12 June 2024

Film Review – Monkey Man (2024)

The trajectory of Dev Patel has been nothing short of miraculous. We Brits first saw the actor in Skins (a show that also saw the debuts of Nicholas Hoult, Kaya Scodelario, and Jack O’Connell, to name a few) before his incredible film debut in Danny Boyle’s Oscar-winning Slumdog Millionaire in 2008. Since then, the Harrow-born boy has appeared in various roles and films – from Lion to The Newsroom through The Personal History of David Copperfield and The Green Knight – that have made him one of modern cinema’s most intriguing and compelling performers. Now, he takes his step behind the camera with Monkey Man, a passion project almost six years in the making that was so impressive to Jordan Peele that he snatched it back from Netflix to help give it the theatrical cinema run that it deserves, one that will certainly be a very special experience for audiences.

Patel stars as Kid, a young man living in the fictional city of Yatana who is still reeling from his childhood trauma where his village was set ablaze after a bloody land dispute that ended in a brutal massacre. Now an adult, he spends his nights in a monkey mask fighting in a notorious underground fight club (led by Sharlto Copley’s ruthless owner and host Tiger) to try to have his pain knocked out of him. A ball of pent-up rage and anguish, he soon decides to infiltrate the city’s elite and find those responsible for all his heartache and pain, intent on purposeful, brutal revenge using his scarred hands as his only weapons to try to right the wrongs of his, and the city’s, history.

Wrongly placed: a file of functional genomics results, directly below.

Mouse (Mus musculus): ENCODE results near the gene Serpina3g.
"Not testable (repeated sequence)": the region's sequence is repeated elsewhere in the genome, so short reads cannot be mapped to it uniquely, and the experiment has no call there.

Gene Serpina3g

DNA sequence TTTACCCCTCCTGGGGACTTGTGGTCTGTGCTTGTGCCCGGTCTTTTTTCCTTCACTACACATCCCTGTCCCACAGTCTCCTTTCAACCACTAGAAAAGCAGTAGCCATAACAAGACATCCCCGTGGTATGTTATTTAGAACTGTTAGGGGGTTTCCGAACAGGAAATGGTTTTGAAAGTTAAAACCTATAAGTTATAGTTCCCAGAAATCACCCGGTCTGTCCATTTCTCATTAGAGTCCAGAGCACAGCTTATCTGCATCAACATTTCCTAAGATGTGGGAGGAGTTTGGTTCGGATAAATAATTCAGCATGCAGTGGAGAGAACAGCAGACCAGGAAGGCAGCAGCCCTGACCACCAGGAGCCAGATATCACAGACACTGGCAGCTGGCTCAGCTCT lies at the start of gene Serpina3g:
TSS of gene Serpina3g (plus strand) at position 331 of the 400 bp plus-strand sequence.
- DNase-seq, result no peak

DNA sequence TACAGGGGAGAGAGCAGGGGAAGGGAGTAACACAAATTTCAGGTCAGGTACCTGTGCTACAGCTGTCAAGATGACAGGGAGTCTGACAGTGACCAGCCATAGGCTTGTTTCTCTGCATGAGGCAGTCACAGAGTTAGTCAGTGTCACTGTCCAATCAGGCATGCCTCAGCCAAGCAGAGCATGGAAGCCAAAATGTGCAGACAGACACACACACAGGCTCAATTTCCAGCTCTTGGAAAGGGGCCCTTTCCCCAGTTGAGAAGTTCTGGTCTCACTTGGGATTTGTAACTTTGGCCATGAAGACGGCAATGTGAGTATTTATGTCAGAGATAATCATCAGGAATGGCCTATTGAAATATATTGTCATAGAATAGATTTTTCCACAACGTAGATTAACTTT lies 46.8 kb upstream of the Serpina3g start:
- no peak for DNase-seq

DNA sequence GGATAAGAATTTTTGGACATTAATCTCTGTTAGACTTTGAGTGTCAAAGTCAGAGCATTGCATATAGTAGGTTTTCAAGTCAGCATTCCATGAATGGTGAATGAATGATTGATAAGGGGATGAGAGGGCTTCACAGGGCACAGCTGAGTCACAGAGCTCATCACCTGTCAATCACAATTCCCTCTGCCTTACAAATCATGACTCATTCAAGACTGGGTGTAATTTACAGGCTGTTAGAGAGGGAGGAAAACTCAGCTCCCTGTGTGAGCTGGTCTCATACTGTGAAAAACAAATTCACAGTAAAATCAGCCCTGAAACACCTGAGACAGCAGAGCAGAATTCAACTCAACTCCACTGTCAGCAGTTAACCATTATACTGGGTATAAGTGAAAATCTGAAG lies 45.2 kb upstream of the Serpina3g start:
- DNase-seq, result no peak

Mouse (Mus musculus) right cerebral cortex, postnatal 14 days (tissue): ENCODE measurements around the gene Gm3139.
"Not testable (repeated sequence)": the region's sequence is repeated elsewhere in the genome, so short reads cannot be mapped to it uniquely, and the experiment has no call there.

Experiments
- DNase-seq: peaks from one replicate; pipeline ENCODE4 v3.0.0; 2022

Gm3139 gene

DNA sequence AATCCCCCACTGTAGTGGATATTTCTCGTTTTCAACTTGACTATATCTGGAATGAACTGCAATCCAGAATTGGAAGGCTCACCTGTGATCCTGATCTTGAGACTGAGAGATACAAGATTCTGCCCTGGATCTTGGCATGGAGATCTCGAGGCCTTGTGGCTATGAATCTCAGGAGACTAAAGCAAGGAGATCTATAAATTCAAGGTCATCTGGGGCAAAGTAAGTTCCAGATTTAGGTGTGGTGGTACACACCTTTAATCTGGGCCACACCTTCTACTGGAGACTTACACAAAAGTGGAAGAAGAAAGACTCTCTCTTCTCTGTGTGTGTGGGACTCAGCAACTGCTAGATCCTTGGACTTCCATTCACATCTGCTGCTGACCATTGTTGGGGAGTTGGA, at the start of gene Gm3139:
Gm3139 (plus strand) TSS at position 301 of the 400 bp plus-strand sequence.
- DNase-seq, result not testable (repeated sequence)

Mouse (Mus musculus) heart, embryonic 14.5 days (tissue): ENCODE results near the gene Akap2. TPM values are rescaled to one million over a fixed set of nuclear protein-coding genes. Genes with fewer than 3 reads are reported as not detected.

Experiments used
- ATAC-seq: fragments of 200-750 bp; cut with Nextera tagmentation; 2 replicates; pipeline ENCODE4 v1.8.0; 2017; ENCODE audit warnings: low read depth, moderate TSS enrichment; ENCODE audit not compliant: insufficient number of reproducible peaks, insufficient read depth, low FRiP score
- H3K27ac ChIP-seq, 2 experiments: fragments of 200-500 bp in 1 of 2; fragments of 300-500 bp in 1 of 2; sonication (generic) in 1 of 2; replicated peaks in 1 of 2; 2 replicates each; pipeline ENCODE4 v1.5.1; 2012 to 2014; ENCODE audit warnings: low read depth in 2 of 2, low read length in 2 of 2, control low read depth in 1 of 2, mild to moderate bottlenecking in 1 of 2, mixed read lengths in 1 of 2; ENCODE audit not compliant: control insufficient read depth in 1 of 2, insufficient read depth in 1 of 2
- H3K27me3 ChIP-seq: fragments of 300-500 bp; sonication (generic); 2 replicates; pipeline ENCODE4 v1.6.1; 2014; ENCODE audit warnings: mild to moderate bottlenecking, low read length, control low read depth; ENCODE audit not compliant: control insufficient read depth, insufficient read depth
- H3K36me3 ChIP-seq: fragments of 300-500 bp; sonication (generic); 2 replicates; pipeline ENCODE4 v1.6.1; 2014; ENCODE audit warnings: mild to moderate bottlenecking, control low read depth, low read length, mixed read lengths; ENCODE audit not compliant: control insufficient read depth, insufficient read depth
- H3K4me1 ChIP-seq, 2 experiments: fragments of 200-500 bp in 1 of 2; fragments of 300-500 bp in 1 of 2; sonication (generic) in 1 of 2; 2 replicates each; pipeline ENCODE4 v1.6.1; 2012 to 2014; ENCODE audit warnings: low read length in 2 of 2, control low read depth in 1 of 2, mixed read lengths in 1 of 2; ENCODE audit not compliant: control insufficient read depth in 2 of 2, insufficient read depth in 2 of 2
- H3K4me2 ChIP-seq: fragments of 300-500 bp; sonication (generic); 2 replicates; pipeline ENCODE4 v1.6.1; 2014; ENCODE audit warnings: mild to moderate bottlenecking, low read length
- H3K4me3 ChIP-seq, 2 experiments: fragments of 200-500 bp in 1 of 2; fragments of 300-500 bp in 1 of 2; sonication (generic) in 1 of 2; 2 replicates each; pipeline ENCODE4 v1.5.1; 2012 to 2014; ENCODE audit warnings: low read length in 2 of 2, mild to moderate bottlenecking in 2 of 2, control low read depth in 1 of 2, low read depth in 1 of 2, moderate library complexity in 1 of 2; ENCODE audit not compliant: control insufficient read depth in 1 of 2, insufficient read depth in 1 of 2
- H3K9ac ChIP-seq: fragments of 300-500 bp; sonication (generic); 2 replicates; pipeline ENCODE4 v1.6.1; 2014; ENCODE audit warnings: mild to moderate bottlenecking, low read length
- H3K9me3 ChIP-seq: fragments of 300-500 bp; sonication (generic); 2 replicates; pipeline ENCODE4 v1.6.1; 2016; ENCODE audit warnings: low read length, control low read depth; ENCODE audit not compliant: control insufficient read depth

Described initially as “John Wick in Mumbai”, such words perhaps pigeon-hole it a little too much as despite its obvious similarities with the Keanu Reeves-led juggernaut franchise, as well as having Wick producers Basil Iwanyk and Erica Lee on its roster, there is much more going on under the monkey mask that you might initially be led to believe. Being an action movie, of course, the film is by definition going to “lovingly” borrow from those that have gone before (if it sells, sell more!) as the genre has done for decades. It’s how those tools are used and the vision executed that makes the best ones stand out and for Patel to have delivered his powerful revenge tale with such force, energy, and emotion, especially in his debut, is hugely impressive.

For those action nuts amongst you, there’s plenty to service your needs with beautifully choreographed fight sequences that are as bloody as they are rough. Patel doesn’t hold back in the violence and grittiness that audiences can’t get enough of, echoing everything from the aforementioned Wick, through Bourne, Bond, Batman Begins and early John Woo, all brought together in an irresistible, if little repetitive, cocktail. However, this isn’t just about the ever-increasing body count, for underneath lies a story of redemption, political and social unrest, and, ultimately, justice.

Power-hungry politicians, religious zealots, and paid-for police forces are bleeding the city dry with their promises of a better tomorrow that never materialise and marginalising those desperate for a saviour to help spark a new flame. Heavy subject matter for an action film, but with Patel’s intricate direction and his script with writers Paul Angunawela and John Collee, the mixture and clashes work well and, even though it becomes thin over its runtime, Monkey Man is a ferocious, angry, and beautiful debut that’s as impressive as any you’ll see this year.


In UK cinemas April 5th / Dev Patel, Sharlto Copley, Pitobash, Vipin Sharma, Sikandar Kher, Makarand Deshpande, Ashwini Kalsekar, Sobhita Dhulipala / Dir: Dev Patel / Universal Pictures / 18

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